Preventing or Controlling the Risk from Exposure to Legionella Bacteria
|Regulations||Control of Substances Hazardous to Health Regulations 1999, Regulation 7 and 9, Health and Safety at Work etc. Act 1974, Sections 2, 3 and 4.|
|Acop||Where the assessment shows that there is a reasonably foreseeable risk, the use of water systems, parts of water systems or systems of work that lead to exposure has to be avoided so far as is reasonably practicable.
Where this is not reasonably practicable, there should be a written scheme for controlling the risk from exposure which should be implemented and properly managed. The scheme should specify measures to be taken to ensure that it remains effective. The scheme should include:
The risk from exposure will normally be controlled by measures which do not allow the proliferation of legionella bacteria in the system and reduce exposure to water droplets and aerosol. Precautions should, where appropriate, including the following:
|Guidance||Once the risk has been identified and assessed, a written scheme should be prepared for preventing or controlling it. In particular, it should contain such information about the system as is necessary to control the risk from exposure.
The primary objective should be to avoid conditions which permit legionella bacteria to proliferate and to avoid creating a spray or aerosol. It may be possible to prevent the risk of exposure by, for example, using dry cooling plant, adiabatic cooling systems or point-of-use heaters (with minimal or no storage). Where this is impractical, the risk may be controlled by minimising the release of droplets and by ensuring water conditions which prevent the proliferation of legionella bacteria. This might include engineering controls, cleaning protocols and other control strategies. Decisions should be made about the maintenance procedures and intervals, where relevant, on equipment used for carrying out the control measures. Legionella bacteria may be present in very low numbers in many water systems but careful control will prevent them from multiplying.
In general, proliferation of legionella bacteria may be prevented by:
The scheme should give details on how to use and carry out the various control measures and water treatment regimes including:
The scheme should also describe the correct operation of the water system plant including:
Detailed guidance on how to effectively prevent or control exposure can be found in part 2.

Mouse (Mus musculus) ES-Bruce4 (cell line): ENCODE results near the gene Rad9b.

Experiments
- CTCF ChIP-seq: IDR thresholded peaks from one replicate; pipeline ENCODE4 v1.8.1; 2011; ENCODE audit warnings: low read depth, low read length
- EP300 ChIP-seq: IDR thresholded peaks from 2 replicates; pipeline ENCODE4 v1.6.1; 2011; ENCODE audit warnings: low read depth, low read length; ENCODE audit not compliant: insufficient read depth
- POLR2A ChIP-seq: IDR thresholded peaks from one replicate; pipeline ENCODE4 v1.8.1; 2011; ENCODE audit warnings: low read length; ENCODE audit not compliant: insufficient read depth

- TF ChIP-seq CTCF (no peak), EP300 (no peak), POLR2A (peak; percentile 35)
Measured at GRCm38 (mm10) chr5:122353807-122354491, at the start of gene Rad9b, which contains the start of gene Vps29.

Review of control measures – monitoring and routine inspection
If precautions are to remain effective, the condition and performance of the system will need to be monitored. This should be the responsibility of the responsible person or, where appropriate, an external contractor or an independent third party and should involve:
The frequency and extent of routine monitoring will depend on the operating characteristics of the system, but should be at least weekly.
Testing of water quality is an essential part of the treatment regime, particularly in cooling towers. It may be carried out by a service provider, such as a water treatment company or consultant, or by an operator, provided they have been trained to do so and they are properly supervised. The type of tests required will depend on the nature of the system and for both cooling towers and hot and cold water systems.
The routine monitoring of general bacterial numbers (total viable count) is also appropriate as an indication of whether microbiological control is being achieved. This is generally only carried out for cooling towers, rather than hot and cold water systems. Periodic sampling and testing for the presence of legionella bacteria may also be relevant to show that adequate control is being achieved. However, reliably detecting the presence of legionella is technically difficult and requires specialist laboratory facilities. The interpretation of results is also difficult; a negative result is no guarantee that legionella bacteria are not present. Conversely, a positive result may not indicate the failure of control systems as legionella are present in almost all natural water sources.
The results of monitoring and testing should be interpreted by a suitably experienced and competent person and any remedial measures, where necessary, should be carried out promptly.